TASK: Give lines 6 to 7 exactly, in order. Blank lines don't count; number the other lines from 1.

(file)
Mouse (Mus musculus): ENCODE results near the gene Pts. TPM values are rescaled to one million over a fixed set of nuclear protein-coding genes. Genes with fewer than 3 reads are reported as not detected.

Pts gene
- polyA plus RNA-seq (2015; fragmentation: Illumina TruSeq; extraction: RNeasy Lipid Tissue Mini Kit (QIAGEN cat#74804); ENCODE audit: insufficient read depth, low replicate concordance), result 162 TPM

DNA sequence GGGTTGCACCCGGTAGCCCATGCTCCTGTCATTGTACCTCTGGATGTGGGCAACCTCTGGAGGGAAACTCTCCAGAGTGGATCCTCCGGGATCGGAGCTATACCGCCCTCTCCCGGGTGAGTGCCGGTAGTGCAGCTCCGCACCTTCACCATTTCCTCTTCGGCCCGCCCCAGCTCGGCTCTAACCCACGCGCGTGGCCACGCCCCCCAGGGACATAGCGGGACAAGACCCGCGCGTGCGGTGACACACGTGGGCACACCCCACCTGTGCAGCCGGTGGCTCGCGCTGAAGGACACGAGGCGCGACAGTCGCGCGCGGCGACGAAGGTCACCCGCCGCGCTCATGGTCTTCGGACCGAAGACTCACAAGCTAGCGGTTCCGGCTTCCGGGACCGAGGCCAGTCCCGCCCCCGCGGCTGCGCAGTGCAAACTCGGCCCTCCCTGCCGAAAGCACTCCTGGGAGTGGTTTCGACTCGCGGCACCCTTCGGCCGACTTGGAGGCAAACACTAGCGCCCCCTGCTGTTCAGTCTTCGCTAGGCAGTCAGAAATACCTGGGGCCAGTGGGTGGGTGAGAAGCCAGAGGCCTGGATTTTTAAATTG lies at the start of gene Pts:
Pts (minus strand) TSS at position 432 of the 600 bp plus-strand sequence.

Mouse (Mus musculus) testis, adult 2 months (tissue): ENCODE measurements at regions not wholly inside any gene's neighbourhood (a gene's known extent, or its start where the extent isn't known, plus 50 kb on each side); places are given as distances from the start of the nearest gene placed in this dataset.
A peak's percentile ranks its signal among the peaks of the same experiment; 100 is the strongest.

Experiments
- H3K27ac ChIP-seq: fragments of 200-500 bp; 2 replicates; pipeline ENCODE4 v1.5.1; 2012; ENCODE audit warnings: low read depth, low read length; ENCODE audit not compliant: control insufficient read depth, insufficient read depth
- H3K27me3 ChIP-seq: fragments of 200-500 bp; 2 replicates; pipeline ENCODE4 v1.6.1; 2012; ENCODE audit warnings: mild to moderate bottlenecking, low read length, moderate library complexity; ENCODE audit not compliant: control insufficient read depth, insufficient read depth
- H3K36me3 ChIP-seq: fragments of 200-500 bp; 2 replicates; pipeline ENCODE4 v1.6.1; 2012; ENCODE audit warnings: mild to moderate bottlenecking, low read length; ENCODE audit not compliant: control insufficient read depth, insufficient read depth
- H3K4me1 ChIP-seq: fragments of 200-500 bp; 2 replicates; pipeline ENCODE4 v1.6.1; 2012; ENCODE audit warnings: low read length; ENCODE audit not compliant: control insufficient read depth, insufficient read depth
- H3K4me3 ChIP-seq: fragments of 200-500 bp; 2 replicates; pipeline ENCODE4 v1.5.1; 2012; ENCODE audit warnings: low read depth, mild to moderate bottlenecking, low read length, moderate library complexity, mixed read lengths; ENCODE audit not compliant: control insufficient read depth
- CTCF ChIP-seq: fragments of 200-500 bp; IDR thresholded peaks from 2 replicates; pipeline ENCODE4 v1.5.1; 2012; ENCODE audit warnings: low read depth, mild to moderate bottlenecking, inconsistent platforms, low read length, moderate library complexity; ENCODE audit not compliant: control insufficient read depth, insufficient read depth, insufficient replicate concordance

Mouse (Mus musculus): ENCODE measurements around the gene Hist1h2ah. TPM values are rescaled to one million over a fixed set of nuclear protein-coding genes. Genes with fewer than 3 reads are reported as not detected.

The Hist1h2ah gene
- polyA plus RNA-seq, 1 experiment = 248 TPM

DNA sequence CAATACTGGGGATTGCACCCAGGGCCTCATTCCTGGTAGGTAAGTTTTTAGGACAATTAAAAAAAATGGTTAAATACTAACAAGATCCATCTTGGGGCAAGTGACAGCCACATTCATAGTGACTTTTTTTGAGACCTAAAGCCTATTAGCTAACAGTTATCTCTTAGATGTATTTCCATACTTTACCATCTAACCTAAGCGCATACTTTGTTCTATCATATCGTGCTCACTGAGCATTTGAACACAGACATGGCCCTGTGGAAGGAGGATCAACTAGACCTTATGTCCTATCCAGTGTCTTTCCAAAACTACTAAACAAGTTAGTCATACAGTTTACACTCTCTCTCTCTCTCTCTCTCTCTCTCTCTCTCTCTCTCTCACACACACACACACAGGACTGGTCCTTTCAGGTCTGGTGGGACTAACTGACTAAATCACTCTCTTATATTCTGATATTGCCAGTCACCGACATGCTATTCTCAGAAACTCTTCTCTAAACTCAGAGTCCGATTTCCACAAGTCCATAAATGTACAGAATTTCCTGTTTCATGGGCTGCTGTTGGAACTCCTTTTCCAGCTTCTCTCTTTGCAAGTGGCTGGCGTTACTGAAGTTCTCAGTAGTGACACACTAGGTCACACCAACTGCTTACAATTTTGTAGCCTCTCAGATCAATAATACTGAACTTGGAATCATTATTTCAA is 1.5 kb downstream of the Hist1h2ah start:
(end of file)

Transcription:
Mouse (Mus musculus) testis, adult 2 months (tissue): ENCODE measurements at regions not wholly inside any gene's neighbourhood (a gene's known extent, or its start where the extent isn't known, plus 50 kb on each side); places are given as distances from the start of the nearest gene placed in this dataset.
A peak's percentile ranks its signal among the peaks of the same experiment; 100 is the strongest.